Volume 6, Issue 42 p. 11664-11674
Full Paper

Glucose-Induced Disintegrated Hydrogel for the Glucose-Responsive Delivery of Insulin

Yangyang Lu

Yangyang Lu

State Key Laboratory of Chemical Engineering, College of Chemical and Biological Engineering, Zhejiang University, Hangzhou, 310027 China

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Dr. Haojie Yu

Corresponding Author

Dr. Haojie Yu

State Key Laboratory of Chemical Engineering, College of Chemical and Biological Engineering, Zhejiang University, Hangzhou, 310027 China

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Prof. Li Wang

Prof. Li Wang

State Key Laboratory of Chemical Engineering, College of Chemical and Biological Engineering, Zhejiang University, Hangzhou, 310027 China

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Di Shen

Di Shen

State Key Laboratory of Chemical Engineering, College of Chemical and Biological Engineering, Zhejiang University, Hangzhou, 310027 China

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Jian Liu

Jian Liu

Department of Surgical Oncology, The First Affiliated Hospital of Medical College, Zhejiang University, Hangzhou, 310027 China

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First published: 09 November 2021
Citations: 7

Graphical Abstract

Dynamically crosslinked hydrogels were prepared via the combination of 4-carboxy-3-fluorophenylboronic grafted chitooligosaccharides (CSPBA) and guar gum (GG). The reversible phenylborate ester bonds between PBA on CSPBA and galactose/mannose residues on GG drove the formation of the hydrogel. The CSPBA/GG hydrogels had good injectability and self-healing ability due to the dynamically reversible crosslinking. What's more, the CSPBA/GG hydrogel exhibited glucose-induced disintegration and glucose concentration-dependent insulin release because of the glucose-sensitivity of phenylborate ester bonds.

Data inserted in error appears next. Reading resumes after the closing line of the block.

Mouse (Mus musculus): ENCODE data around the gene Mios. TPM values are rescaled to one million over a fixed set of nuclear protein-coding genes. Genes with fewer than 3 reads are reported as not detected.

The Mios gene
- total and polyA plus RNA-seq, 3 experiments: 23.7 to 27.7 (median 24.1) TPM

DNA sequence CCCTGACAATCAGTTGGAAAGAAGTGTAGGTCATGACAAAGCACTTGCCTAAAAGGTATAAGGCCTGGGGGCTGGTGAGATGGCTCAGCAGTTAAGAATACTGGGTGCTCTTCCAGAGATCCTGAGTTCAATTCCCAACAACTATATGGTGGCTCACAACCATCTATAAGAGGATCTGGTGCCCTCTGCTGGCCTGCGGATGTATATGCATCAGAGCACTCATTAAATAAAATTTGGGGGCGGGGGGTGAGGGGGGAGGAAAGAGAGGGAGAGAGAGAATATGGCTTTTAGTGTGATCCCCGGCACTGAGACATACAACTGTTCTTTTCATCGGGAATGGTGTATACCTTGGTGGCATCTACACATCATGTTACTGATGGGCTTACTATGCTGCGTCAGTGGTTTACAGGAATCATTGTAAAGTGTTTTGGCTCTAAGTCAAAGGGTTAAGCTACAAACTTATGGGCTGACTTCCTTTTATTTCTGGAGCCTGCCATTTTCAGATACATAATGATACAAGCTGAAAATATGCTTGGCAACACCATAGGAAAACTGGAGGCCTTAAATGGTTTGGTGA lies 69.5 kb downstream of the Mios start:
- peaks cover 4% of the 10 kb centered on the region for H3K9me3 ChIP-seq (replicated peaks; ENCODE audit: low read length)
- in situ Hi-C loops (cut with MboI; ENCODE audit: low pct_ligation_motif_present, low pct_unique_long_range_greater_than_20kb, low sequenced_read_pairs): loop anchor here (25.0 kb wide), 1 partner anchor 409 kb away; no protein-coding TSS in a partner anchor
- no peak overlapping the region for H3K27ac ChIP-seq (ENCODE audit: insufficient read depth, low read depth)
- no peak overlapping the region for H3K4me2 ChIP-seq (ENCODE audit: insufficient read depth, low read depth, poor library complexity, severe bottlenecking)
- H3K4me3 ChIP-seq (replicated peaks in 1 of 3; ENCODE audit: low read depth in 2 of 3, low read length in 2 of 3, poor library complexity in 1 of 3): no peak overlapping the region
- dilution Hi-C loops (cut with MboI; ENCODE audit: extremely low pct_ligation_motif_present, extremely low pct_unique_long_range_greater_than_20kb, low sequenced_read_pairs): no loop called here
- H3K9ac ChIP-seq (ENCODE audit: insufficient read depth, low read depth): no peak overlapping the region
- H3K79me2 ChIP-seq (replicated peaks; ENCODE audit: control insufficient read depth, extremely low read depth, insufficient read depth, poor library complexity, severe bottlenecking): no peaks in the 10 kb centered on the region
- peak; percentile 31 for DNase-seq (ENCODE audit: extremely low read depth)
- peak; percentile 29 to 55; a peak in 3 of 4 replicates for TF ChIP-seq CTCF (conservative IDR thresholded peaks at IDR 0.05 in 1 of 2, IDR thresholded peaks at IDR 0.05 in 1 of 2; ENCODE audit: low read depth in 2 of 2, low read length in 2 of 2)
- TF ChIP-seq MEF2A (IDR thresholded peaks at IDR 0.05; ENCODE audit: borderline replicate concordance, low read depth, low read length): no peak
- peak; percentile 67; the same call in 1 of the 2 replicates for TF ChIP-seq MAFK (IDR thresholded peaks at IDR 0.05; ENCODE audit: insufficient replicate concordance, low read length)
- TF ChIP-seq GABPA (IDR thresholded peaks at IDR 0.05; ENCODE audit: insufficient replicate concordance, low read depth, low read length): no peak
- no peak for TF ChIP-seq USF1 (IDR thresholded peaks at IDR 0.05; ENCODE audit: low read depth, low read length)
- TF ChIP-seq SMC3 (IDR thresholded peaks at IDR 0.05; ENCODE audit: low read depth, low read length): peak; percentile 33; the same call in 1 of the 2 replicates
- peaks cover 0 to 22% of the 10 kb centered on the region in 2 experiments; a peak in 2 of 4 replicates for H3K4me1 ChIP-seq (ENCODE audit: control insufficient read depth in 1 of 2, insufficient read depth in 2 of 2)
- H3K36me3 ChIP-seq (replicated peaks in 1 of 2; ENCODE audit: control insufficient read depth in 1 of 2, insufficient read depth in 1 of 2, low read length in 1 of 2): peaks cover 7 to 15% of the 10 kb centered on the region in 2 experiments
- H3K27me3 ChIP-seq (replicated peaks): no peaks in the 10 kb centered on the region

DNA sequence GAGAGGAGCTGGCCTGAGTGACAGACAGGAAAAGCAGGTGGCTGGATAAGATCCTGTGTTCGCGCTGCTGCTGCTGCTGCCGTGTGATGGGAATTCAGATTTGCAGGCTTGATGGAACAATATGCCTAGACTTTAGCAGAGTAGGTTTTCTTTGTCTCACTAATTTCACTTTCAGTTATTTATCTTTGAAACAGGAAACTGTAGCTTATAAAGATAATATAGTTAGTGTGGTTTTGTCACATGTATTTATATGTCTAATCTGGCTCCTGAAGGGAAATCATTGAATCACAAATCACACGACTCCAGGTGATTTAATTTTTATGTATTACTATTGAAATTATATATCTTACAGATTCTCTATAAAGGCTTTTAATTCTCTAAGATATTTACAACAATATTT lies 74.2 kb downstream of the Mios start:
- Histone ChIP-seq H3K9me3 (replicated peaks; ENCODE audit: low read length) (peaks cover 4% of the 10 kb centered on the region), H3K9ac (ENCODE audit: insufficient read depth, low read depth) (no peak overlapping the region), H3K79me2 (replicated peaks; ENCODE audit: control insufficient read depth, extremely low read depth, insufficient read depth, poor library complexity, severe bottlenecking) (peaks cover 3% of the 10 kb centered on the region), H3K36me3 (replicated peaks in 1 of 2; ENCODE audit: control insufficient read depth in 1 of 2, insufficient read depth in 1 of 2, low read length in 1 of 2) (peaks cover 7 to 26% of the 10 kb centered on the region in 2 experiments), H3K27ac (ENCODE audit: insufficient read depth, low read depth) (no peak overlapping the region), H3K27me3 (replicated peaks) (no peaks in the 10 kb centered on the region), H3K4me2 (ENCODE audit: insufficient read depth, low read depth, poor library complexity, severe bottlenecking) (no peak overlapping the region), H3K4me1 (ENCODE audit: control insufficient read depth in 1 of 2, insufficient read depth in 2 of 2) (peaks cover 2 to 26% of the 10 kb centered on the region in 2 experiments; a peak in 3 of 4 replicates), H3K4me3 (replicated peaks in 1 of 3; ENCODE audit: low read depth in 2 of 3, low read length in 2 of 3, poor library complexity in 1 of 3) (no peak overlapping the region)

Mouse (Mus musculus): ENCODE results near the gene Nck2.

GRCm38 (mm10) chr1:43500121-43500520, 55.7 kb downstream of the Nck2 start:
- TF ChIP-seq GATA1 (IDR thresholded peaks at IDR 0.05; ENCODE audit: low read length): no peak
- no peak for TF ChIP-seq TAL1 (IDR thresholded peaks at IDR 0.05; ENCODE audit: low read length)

Abstract

Stimulus-sensitive drug delivery materials are of vital significance to modern therapeutic technology. In particular, glucose-responsive hydrogels capable of biomimetic release of hypoglycemic drugs according to glucose concentrations are one of the current research hotspots. In this paper, an injectable, glucose-induced disintegrated natural-polysaccharide-based hydrogel with good self-healing ability and biocompatibility is reported. The glucose-responsiveness of the hydrogel stems from the reversible phenylborate ester bonds. The glucose-triggered disintegration and insulin release are demonstrated in the hydrogel in a physiological environment. The two polymers produced by the disintegration of the hydrogel have good biocompatibility and biodegradability. Therefore, the hydrogel is considered to result in the development of smart insulin delivery systems.

Conflict of interest

The authors declare no conflict of interest.